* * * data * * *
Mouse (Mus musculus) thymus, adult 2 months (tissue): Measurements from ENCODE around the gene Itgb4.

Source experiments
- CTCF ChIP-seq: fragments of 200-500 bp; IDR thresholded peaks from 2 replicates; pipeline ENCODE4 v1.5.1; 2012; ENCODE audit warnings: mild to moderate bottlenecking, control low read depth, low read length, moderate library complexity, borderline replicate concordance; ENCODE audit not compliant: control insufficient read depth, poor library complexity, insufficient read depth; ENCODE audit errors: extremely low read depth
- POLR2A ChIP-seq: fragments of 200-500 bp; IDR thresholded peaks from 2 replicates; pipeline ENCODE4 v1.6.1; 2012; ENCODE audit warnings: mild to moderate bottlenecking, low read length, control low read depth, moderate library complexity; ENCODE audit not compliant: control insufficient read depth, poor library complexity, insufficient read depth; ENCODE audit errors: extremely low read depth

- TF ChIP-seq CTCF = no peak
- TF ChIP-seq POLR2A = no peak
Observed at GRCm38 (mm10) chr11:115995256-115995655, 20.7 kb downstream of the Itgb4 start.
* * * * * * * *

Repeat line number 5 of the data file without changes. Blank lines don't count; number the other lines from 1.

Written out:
- TF ChIP-seq CTCF = no peak